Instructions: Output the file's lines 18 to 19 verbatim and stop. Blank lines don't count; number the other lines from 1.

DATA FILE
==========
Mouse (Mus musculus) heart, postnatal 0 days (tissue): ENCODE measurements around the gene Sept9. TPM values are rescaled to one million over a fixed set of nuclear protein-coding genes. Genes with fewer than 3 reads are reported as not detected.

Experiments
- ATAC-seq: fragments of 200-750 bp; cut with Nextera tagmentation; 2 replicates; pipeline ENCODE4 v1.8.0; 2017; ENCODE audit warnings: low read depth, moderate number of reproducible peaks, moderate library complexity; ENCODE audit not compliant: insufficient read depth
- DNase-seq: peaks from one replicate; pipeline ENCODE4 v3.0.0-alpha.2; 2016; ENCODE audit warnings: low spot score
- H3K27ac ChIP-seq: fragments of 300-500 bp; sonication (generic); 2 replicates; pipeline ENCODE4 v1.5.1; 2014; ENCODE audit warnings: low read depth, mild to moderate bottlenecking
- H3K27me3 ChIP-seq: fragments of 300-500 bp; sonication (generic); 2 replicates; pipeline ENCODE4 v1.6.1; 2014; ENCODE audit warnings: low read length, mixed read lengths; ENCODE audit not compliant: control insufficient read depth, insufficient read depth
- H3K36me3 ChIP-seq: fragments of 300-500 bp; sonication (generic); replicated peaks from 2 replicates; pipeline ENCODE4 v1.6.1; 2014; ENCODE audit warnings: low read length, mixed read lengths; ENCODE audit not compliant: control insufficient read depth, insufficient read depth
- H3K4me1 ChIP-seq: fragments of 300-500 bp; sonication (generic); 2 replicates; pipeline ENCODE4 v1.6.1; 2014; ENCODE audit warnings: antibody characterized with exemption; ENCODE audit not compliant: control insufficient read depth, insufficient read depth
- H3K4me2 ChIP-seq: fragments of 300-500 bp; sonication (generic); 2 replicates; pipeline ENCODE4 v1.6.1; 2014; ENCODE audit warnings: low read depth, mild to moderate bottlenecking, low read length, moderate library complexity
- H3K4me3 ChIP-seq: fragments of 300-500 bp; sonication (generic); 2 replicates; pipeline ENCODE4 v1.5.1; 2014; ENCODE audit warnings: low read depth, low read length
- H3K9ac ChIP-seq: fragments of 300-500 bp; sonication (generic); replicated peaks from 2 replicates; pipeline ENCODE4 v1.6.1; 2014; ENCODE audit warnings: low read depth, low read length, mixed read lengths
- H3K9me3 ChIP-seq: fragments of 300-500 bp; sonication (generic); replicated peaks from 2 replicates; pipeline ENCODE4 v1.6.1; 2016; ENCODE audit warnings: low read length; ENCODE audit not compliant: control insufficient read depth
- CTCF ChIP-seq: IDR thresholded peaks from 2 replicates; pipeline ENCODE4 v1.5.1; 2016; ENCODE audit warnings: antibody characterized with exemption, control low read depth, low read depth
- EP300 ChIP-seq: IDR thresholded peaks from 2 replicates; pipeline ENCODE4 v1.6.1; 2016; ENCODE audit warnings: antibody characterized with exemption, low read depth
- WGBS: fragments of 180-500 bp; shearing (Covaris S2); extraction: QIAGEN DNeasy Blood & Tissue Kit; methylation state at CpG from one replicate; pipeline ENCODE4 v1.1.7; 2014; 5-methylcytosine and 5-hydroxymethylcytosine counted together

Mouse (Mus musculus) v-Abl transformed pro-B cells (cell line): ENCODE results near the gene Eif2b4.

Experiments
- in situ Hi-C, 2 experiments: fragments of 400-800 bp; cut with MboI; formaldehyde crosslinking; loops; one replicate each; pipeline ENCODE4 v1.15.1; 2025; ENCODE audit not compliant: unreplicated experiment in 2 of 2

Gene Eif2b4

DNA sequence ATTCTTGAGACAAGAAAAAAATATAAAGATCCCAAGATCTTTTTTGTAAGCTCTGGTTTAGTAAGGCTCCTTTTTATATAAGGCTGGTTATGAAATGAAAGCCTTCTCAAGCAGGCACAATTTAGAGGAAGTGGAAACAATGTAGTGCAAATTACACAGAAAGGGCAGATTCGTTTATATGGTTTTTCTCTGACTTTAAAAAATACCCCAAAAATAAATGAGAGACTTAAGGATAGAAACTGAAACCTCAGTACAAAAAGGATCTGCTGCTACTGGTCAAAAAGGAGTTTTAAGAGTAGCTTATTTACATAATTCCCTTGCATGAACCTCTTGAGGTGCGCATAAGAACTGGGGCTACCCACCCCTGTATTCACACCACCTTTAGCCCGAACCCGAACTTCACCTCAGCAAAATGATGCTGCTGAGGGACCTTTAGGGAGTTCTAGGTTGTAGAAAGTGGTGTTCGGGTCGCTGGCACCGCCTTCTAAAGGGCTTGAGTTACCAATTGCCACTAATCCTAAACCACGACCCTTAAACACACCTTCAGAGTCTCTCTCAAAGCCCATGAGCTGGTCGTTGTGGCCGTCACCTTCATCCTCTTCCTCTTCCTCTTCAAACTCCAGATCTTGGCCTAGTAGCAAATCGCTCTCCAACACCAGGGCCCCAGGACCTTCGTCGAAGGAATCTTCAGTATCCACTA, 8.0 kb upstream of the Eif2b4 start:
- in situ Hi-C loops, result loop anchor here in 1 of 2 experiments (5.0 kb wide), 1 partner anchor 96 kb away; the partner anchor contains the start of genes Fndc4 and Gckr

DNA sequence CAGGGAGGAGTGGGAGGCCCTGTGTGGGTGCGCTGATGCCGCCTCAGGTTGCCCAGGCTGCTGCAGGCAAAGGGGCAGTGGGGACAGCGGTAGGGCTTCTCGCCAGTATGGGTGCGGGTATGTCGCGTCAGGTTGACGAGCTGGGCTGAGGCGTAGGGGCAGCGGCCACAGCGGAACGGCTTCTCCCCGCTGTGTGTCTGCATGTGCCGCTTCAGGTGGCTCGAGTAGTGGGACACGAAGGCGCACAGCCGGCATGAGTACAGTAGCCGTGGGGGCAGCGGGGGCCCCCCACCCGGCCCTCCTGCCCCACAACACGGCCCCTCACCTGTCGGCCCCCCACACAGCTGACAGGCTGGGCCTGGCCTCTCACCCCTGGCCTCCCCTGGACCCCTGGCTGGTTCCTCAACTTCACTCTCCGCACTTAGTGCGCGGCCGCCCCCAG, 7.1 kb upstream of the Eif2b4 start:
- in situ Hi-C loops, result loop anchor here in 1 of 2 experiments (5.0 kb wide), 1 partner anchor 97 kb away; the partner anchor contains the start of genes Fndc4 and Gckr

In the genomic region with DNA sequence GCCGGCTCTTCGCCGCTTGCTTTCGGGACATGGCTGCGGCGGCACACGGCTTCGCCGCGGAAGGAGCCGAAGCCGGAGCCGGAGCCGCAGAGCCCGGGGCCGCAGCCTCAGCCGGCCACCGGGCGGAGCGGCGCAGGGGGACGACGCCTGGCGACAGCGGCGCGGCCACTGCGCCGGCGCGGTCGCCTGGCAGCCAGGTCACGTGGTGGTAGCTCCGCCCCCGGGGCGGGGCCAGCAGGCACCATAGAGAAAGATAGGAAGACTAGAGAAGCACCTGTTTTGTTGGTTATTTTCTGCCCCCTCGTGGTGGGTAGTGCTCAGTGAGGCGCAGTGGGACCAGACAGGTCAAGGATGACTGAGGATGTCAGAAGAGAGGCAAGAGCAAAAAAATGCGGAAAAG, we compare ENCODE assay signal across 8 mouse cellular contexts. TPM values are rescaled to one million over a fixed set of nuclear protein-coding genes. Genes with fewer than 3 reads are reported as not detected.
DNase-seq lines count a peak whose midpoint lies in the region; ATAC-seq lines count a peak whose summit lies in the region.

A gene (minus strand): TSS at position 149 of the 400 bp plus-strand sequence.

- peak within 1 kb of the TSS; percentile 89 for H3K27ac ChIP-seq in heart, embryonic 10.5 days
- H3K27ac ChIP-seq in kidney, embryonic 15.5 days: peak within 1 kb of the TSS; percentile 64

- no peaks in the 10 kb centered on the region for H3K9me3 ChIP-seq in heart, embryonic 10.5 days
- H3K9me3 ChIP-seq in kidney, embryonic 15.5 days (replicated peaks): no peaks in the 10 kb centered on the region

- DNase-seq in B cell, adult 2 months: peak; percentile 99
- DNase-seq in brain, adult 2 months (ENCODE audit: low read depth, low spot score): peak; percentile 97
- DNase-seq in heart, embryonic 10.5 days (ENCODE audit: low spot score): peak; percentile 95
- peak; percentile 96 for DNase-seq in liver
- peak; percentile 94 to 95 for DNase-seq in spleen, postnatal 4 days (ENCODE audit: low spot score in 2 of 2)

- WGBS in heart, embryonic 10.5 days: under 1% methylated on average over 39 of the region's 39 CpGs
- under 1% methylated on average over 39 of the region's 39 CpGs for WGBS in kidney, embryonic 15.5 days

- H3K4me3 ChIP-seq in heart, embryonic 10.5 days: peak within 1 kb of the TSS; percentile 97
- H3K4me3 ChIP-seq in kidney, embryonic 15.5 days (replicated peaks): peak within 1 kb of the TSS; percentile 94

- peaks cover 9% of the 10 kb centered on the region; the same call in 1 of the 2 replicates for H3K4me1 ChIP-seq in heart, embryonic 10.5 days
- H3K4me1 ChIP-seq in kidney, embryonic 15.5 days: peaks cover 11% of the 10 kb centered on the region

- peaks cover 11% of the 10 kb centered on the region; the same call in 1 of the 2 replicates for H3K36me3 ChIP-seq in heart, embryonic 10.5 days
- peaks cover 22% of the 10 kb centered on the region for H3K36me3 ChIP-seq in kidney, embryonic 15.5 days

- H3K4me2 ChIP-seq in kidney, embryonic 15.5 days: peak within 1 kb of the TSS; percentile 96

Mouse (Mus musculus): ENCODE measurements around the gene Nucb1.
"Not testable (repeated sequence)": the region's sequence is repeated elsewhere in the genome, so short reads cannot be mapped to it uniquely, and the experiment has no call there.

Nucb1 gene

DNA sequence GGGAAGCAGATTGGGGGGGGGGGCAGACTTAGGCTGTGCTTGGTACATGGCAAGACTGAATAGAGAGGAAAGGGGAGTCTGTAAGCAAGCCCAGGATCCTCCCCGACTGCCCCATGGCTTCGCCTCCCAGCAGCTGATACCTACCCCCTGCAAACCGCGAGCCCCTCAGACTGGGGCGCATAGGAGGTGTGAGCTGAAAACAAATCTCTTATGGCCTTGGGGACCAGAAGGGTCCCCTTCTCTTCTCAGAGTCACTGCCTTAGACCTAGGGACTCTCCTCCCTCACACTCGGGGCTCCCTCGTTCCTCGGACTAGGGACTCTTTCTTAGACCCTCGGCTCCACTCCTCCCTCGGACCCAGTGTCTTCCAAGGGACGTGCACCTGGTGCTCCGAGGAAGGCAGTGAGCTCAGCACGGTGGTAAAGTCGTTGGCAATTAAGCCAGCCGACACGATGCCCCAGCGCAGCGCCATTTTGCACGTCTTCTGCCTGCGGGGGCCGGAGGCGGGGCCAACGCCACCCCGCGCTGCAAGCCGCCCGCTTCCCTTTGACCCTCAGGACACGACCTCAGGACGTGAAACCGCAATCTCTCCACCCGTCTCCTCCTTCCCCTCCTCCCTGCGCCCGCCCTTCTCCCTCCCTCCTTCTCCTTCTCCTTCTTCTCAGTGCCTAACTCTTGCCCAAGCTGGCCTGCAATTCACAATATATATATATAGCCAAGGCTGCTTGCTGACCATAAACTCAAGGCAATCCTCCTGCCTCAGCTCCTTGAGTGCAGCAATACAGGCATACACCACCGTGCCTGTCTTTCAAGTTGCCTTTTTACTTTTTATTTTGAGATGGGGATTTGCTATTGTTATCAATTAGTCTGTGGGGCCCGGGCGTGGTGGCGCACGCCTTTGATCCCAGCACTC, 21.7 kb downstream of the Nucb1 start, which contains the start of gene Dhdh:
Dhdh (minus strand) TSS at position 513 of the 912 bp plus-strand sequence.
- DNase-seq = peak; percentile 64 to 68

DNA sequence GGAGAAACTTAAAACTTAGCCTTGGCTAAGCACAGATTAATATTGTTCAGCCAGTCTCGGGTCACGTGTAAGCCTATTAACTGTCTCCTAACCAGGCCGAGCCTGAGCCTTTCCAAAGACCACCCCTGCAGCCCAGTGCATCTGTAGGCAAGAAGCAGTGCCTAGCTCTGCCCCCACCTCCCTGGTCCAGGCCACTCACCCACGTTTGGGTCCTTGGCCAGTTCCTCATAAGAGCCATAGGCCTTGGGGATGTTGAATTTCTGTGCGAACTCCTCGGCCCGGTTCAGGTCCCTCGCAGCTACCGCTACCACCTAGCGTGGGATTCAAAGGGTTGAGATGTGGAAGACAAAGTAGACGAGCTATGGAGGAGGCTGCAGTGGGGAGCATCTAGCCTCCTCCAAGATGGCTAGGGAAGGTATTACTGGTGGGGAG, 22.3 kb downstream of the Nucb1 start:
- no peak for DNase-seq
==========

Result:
- in situ Hi-C, 2 experiments: fragments of 400-800 bp; cut with MboI; formaldehyde crosslinking; loops; one replicate each; pipeline ENCODE4 v1.15.1; 2025; ENCODE audit not compliant: unreplicated experiment in 2 of 2

Gene Eif2b4